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November 6, 2017

Independent Nathan Larson seeks 31st District seat

Nathan Larson
I will get the state out of the way of the individual's doing as he wishes with with his own person and property.
— Nathan Larson
31st District House of Delegates
Fauquier precincts in district: Casanova, Catlett, Kettle Run, New Baltimore and Vint Hill.

Nathan Larson
Independent

Age: 37

Home: Catlett

Work: Accountant

Education: Bachelor’s degree in management, George Mason University

Affiliations/organizations: Lifetime member of the Libertarian Party and Exit International

Family: Wife, Meshelle Larson.

Hobbies: Developing software and editing Wikipedia

Campaign website: Click here

Ballotpedia entry: Click here


Why do you seek election?

As a neocameralist libertarian, I seek to harness capitalistic forces to bring about freedoms of computation and communication, contract and arbitration, medicine, industry, instruction and finance. When states are restructured as privately-owned, profit-seeking enterprises that compete with one another to attract residents, those in charge will have a stronger incentive to provide good customer service and invest in infrastructure, environmental quality, and other sources of long-term value.

Entrepreneurs will also have more freedom to innovate and run their businesses as they sit fit, and thus will be able to operate more efficiently than our current government bureaucracies.


What makes you the best candidate?

Of the candidates in this race, I am the strongest supporter of personal and economic liberty. I will get the state out of the way of the individual's doing as he wishes with with his own person and property.


What ranks as the most important issue facing the 2018 General Assembly and how do you plan to address it?

In 2018, legislation will be introduced to decriminalize cannabis possession. I would expand that bill to completely legalize all drugs. This will cut off the flow of drug money to organized crime.

The industry would instead likely be dominated mostly by companies offering products of known dosages and purity, keeping the consumer safer. Many consumers would choose safer highs because they would have a wider array of drugs to choose from, rather than just whatever is available on the street.

People’s lives, careers and families would no longer be destroyed by criminal records for drug offenses. Race relations would improve as minorities would no longer be targeted by the drug war for mass incarceration and disenfranchisement.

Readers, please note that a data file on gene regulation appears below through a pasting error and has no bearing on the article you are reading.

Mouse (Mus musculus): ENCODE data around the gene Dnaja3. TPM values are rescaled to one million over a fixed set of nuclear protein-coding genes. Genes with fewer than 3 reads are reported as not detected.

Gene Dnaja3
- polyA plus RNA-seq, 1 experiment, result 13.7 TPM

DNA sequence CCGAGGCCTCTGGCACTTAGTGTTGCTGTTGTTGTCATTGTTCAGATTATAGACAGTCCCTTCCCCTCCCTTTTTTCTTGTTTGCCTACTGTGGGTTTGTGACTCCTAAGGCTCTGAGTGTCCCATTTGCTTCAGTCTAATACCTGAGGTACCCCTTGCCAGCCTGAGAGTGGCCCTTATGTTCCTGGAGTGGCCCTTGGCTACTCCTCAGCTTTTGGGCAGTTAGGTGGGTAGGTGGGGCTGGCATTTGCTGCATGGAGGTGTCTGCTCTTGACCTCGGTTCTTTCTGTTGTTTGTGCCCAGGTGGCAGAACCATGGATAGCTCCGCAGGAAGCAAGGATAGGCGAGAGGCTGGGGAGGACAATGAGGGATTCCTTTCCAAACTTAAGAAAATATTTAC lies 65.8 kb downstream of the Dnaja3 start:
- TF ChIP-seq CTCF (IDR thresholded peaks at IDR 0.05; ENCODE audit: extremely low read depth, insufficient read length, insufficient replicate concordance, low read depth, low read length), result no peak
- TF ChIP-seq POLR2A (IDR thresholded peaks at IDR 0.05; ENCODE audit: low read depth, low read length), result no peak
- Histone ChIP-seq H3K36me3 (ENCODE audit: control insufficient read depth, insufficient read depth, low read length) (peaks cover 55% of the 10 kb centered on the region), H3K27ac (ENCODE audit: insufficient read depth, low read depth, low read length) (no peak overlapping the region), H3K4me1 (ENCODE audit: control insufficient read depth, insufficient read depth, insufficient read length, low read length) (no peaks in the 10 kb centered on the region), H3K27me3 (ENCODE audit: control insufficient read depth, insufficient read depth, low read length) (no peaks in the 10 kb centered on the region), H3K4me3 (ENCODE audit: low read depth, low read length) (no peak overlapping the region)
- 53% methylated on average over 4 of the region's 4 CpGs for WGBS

Please, describe the most difficult challenge you’ve faced in a leadership position and your response to that situation.

In politics, there is a lot of pressure not to take extremely unpopular positions. If I feel an issue is important, and that my stance is right, I will usually take it regardless of the support I may lose, because the long-term goal of running for office is to create political change by influencing and inspiring one's audience. Sometimes this takes years of effort to produce the desired result.

Just about every viewpoint that today is extremely unpopular, was once regarded as normal and right. For example, in this campaign, I took a stance that child pornography possession should be legalized, because I view it as a free speech issue. In the 1990 case Osborne v. Ohio, three U.S. Supreme Court justices agreed that laws against child pornography possession are unconstitutional. And as late as 1994, that offense was classified by the Code of Virginia as a class 4 misdemeanor punishable only by a fine. Today it is a felony offense often punished more harshly than actual sexual assaults against children.

Most of the morals that people strongly believe in are just fads that come and go with the passing of time. The criminal code changes constantly as society revises its opinions on what behavior is acceptable and unacceptable. Progress does not go in a straight line, but rather, new ideas get adopted, and then society decides that it erred and should go back to the old ideas, before it changes its mind once again, and the cycle repeats itself.

When people want to silence a dissident viewpoint, it's usually because they aren't prepared to defend whatever happens to be the orthodoxy of the moment. They know their weakness and they want to distract from it by attacking the one who challenges them. I think it's worthwhile to call them out for that and speak the truth anyway.

> Return to 31st District introduction
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